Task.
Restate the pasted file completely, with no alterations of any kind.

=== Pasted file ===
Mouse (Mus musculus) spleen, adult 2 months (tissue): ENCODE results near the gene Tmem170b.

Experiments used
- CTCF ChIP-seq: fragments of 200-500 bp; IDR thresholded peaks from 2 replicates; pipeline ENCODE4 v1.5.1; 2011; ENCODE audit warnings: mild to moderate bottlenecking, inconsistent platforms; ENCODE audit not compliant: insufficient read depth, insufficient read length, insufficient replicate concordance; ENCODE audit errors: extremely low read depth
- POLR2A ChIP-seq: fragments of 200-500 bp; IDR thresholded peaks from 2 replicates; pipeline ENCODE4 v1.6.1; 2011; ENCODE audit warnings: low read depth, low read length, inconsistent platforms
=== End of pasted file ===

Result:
Mouse (Mus musculus) spleen, adult 2 months (tissue): ENCODE results near the gene Tmem170b.

Experiments used
- CTCF ChIP-seq: fragments of 200-500 bp; IDR thresholded peaks from 2 replicates; pipeline ENCODE4 v1.5.1; 2011; ENCODE audit warnings: mild to moderate bottlenecking, inconsistent platforms; ENCODE audit not compliant: insufficient read depth, insufficient read length, insufficient replicate concordance; ENCODE audit errors: extremely low read depth
- POLR2A ChIP-seq: fragments of 200-500 bp; IDR thresholded peaks from 2 replicates; pipeline ENCODE4 v1.6.1; 2011; ENCODE audit warnings: low read depth, low read length, inconsistent platforms